Monday, September 17, 2018


The ideology behind AM is to create an objective forum. Based on time and space, this is a generally impossible task. As a critic, rubric or not, my omission of an album may make a very bold statement without formally criticizing the work. I personally disregard three musical artists, despite the fact that, based on the AM rubric, they may otherwise attain high marks. I simply don't like Van Morrison, Michael Jackson, and Creedence Clearwater. Van's music I go back to time and again and find it inaccessible (though I have an affinity for Them's "Here Comes the Night"). That's a subjective review based not on the rubric but on personal feelings. By not reviewing Morrison I'm off the hook, but my disregard through omission is glaringly obvious. Creedence I just don't care about. Michael Jackson, I find astronomically overrated. That indeed is true subjection. I like Michael, there are songs with which I have a great affinity, but Jackson was by no means, rubric or otherwise, The King of Pop, and I guess I resent the moniker.

Unfortunately, omission often sends a false negative. AM has followed a historical trail over the past several months. We've made it into '74 and reviewed Court and Spark, Gram Parsons, Neil Young, Supertramp's Crime of the Century, Steely Dan, Queen, Elton John, Zappa, Dylan, Eno, Jackson Browne, Mott the Hoople; indeed a cavalcade of stellar artists and albums. But AM courses a path that is far from inclusive. I have to step back at times to recognize what I have missed, not through omission, but through forgetfulness or "into-ness." I've been obsessing of late on Roxy and Bowie and David Sylvian, the new Death Cab, and have simply overlooked one of the great albums of an era: Stevie Wonder's Innervisions (as I have overlooked many others. Among the AM10s: Marvin Gaye's What's Goin' On, Goodbye, Yellow Brick Road, Curtis Mayfield's Superfly Miles Davis's In a Silent Way). The point remains, the goal at AM be as objective as possible, but now my little secret is out: I will not be reviewing Michael Jackson or Creedence or Van, and you know why. On the other hand:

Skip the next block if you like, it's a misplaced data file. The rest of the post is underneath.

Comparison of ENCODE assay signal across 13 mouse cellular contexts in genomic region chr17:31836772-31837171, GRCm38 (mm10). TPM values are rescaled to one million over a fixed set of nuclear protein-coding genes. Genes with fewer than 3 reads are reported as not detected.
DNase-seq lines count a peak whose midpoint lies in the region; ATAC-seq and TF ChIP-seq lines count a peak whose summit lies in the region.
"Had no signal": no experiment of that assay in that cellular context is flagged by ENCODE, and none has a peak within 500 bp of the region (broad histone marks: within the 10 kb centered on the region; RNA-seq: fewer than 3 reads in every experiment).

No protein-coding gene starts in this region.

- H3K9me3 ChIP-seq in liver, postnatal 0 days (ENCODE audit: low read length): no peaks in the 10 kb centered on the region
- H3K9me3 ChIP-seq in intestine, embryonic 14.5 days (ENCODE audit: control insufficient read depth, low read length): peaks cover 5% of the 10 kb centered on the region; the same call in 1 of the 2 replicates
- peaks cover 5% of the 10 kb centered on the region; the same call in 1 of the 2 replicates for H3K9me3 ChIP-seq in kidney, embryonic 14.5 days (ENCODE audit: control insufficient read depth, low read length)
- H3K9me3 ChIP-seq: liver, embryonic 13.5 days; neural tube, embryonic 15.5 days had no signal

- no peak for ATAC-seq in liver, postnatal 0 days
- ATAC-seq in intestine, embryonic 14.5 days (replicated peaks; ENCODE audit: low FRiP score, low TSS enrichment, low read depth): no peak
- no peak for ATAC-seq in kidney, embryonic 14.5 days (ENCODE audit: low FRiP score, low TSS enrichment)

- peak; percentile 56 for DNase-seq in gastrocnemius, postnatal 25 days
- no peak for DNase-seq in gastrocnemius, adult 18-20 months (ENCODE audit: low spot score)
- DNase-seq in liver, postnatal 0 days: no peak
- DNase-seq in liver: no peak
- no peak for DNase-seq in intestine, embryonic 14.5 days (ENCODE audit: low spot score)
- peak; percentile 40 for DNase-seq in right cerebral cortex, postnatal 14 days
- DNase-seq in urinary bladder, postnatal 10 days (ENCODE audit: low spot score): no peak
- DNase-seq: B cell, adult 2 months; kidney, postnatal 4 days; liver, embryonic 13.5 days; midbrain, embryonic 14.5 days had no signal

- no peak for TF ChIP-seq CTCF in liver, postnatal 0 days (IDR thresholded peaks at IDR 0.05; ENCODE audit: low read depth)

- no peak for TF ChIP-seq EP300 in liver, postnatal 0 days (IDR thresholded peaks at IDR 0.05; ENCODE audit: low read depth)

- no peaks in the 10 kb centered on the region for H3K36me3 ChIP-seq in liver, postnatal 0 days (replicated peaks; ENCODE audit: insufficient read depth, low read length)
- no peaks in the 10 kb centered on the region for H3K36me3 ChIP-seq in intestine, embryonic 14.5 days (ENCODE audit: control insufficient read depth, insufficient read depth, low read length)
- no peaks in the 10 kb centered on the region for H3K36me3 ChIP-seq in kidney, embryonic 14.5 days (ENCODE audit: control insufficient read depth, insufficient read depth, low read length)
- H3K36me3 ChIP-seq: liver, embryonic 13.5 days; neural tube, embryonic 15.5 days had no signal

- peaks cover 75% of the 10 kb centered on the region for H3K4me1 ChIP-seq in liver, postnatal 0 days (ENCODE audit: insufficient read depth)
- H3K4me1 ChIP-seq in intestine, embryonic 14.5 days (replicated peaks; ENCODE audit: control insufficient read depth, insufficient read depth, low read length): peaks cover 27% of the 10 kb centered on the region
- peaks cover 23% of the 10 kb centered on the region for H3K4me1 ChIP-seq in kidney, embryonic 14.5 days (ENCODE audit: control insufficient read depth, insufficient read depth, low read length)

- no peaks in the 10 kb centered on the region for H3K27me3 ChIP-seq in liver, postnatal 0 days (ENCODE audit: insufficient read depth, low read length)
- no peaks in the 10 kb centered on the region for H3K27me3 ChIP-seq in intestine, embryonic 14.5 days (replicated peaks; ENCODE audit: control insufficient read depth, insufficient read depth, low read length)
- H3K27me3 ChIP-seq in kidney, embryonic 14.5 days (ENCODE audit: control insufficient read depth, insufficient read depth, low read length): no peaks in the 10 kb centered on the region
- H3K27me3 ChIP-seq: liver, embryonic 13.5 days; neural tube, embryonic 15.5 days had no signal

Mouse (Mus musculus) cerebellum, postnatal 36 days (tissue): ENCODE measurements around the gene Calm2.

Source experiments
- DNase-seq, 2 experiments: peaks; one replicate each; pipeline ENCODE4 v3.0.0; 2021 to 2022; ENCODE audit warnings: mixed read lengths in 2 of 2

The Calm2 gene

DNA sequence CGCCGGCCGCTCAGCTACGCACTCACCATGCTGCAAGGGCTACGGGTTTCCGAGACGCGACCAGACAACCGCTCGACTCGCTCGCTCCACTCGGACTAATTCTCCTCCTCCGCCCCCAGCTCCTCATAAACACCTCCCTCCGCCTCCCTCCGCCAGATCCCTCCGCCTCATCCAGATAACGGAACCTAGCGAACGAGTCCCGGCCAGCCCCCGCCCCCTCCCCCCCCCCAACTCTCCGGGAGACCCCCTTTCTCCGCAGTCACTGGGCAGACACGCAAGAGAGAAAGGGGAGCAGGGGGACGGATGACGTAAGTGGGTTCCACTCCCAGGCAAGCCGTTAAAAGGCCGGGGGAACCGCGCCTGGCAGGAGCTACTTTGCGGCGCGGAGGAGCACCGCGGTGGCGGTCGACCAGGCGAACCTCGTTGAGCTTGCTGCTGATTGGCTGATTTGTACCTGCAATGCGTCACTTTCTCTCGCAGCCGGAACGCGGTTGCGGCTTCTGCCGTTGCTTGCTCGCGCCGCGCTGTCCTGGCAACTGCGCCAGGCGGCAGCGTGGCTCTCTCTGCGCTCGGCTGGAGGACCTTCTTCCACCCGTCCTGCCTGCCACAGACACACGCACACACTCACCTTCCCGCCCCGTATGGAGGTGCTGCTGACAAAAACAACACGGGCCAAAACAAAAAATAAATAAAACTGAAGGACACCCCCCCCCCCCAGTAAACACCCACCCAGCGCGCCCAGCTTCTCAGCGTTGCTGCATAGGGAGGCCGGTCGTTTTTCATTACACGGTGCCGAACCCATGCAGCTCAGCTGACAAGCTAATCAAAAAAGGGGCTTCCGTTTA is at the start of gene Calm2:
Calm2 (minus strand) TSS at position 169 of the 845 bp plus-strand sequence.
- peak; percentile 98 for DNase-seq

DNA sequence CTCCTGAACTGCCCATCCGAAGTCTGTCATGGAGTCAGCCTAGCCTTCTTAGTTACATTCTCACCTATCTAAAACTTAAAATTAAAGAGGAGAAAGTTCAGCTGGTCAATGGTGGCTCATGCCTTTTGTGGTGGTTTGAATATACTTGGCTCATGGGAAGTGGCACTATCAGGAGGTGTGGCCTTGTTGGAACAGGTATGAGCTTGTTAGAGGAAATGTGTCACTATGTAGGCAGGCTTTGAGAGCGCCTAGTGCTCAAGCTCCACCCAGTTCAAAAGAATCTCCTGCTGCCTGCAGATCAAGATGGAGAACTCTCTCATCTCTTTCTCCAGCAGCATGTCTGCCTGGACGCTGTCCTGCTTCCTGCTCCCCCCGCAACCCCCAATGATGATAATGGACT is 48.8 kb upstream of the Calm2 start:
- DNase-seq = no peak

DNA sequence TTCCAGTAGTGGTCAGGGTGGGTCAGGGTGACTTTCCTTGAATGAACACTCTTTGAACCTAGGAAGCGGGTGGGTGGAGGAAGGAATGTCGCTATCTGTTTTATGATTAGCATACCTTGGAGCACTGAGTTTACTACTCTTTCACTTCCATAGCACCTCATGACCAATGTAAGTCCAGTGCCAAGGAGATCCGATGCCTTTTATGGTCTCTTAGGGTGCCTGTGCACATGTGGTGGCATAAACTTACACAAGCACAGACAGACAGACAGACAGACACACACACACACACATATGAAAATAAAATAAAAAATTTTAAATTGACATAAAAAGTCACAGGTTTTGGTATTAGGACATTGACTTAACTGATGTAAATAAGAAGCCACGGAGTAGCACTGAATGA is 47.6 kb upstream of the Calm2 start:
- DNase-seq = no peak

Innervisions (AM10) is flawless: the gurgling funk of "Too High," the lustrous quiet guitar of "Visions" (Dean Parks on nylon string and David T. Walker on a sweet electric), the punchy, raucous soul of "Living in the City" and its trademark riff in an off-time signature, the ascending Latin and jazzy tinged organ-drenched "Golden Lady" on side one alone. Side two: a demolishing wah-wah-filled propulsive beat in "Higher Ground," the jazzy and hum-able "Don't you Worry 'bout a Thing" and the lovely and teary ballad "All is Fair in Love." This is Stevie delivering proof of his multi-instrumentalist skills and his peculiar flair for making a beat irresistible and melodies memorable, and doing it all on his own. Innervisions was released in August 1973 and remained deservedly high on the charts throughout '74.